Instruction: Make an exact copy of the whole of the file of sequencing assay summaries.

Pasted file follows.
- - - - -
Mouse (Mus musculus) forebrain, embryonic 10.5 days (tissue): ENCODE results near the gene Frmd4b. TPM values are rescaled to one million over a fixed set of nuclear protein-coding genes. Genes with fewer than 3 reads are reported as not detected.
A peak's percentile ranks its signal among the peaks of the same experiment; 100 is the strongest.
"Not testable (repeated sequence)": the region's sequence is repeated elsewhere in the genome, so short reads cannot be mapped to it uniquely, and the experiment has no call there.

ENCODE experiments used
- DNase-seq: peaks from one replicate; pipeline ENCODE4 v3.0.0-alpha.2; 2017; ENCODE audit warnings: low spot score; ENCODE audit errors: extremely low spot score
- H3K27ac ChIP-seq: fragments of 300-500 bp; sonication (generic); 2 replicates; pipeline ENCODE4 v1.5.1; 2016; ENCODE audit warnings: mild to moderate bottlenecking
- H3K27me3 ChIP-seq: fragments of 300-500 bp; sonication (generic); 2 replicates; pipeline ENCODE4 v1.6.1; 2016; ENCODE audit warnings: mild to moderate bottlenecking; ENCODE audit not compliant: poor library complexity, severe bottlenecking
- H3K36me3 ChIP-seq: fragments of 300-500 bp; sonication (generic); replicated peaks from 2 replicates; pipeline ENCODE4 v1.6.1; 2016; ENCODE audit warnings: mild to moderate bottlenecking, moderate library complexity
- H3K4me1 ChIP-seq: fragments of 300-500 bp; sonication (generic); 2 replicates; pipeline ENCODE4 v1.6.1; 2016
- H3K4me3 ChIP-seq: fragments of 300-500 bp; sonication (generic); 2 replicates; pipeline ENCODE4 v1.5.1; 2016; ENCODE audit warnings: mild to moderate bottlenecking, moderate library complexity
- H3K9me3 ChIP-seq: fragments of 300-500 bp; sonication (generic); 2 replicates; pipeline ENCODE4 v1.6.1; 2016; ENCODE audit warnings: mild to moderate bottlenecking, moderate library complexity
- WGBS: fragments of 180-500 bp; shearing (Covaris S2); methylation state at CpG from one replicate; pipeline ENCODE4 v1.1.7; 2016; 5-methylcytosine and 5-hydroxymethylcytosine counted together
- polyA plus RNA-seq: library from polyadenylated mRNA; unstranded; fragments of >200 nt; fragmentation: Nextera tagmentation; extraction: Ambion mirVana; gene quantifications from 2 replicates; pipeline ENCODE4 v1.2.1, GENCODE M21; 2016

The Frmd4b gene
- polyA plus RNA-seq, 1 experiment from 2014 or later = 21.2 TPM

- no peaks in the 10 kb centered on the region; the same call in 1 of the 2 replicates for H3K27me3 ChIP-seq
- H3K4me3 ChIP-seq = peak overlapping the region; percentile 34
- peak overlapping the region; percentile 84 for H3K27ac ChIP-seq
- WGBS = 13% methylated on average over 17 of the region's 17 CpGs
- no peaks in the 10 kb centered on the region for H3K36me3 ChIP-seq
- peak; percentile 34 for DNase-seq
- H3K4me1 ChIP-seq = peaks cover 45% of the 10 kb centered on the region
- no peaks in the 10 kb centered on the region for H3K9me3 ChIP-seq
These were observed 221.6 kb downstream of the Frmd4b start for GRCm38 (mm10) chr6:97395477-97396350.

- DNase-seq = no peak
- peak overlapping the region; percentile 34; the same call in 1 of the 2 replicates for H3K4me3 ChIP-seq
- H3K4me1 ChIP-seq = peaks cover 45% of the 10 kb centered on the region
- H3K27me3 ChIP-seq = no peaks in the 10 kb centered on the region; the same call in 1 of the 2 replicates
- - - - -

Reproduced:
Mouse (Mus musculus) forebrain, embryonic 10.5 days (tissue): ENCODE results near the gene Frmd4b. TPM values are rescaled to one million over a fixed set of nuclear protein-coding genes. Genes with fewer than 3 reads are reported as not detected.
A peak's percentile ranks its signal among the peaks of the same experiment; 100 is the strongest.
"Not testable (repeated sequence)": the region's sequence is repeated elsewhere in the genome, so short reads cannot be mapped to it uniquely, and the experiment has no call there.

ENCODE experiments used
- DNase-seq: peaks from one replicate; pipeline ENCODE4 v3.0.0-alpha.2; 2017; ENCODE audit warnings: low spot score; ENCODE audit errors: extremely low spot score
- H3K27ac ChIP-seq: fragments of 300-500 bp; sonication (generic); 2 replicates; pipeline ENCODE4 v1.5.1; 2016; ENCODE audit warnings: mild to moderate bottlenecking
- H3K27me3 ChIP-seq: fragments of 300-500 bp; sonication (generic); 2 replicates; pipeline ENCODE4 v1.6.1; 2016; ENCODE audit warnings: mild to moderate bottlenecking; ENCODE audit not compliant: poor library complexity, severe bottlenecking
- H3K36me3 ChIP-seq: fragments of 300-500 bp; sonication (generic); replicated peaks from 2 replicates; pipeline ENCODE4 v1.6.1; 2016; ENCODE audit warnings: mild to moderate bottlenecking, moderate library complexity
- H3K4me1 ChIP-seq: fragments of 300-500 bp; sonication (generic); 2 replicates; pipeline ENCODE4 v1.6.1; 2016
- H3K4me3 ChIP-seq: fragments of 300-500 bp; sonication (generic); 2 replicates; pipeline ENCODE4 v1.5.1; 2016; ENCODE audit warnings: mild to moderate bottlenecking, moderate library complexity
- H3K9me3 ChIP-seq: fragments of 300-500 bp; sonication (generic); 2 replicates; pipeline ENCODE4 v1.6.1; 2016; ENCODE audit warnings: mild to moderate bottlenecking, moderate library complexity
- WGBS: fragments of 180-500 bp; shearing (Covaris S2); methylation state at CpG from one replicate; pipeline ENCODE4 v1.1.7; 2016; 5-methylcytosine and 5-hydroxymethylcytosine counted together
- polyA plus RNA-seq: library from polyadenylated mRNA; unstranded; fragments of >200 nt; fragmentation: Nextera tagmentation; extraction: Ambion mirVana; gene quantifications from 2 replicates; pipeline ENCODE4 v1.2.1, GENCODE M21; 2016

The Frmd4b gene
- polyA plus RNA-seq, 1 experiment from 2014 or later = 21.2 TPM

- no peaks in the 10 kb centered on the region; the same call in 1 of the 2 replicates for H3K27me3 ChIP-seq
- H3K4me3 ChIP-seq = peak overlapping the region; percentile 34
- peak overlapping the region; percentile 84 for H3K27ac ChIP-seq
- WGBS = 13% methylated on average over 17 of the region's 17 CpGs
- no peaks in the 10 kb centered on the region for H3K36me3 ChIP-seq
- peak; percentile 34 for DNase-seq
- H3K4me1 ChIP-seq = peaks cover 45% of the 10 kb centered on the region
- no peaks in the 10 kb centered on the region for H3K9me3 ChIP-seq
These were observed 221.6 kb downstream of the Frmd4b start for GRCm38 (mm10) chr6:97395477-97396350.

- DNase-seq = no peak
- peak overlapping the region; percentile 34; the same call in 1 of the 2 replicates for H3K4me3 ChIP-seq
- H3K4me1 ChIP-seq = peaks cover 45% of the 10 kb centered on the region
- H3K27me3 ChIP-seq = no peaks in the 10 kb centered on the region; the same call in 1 of the 2 replicates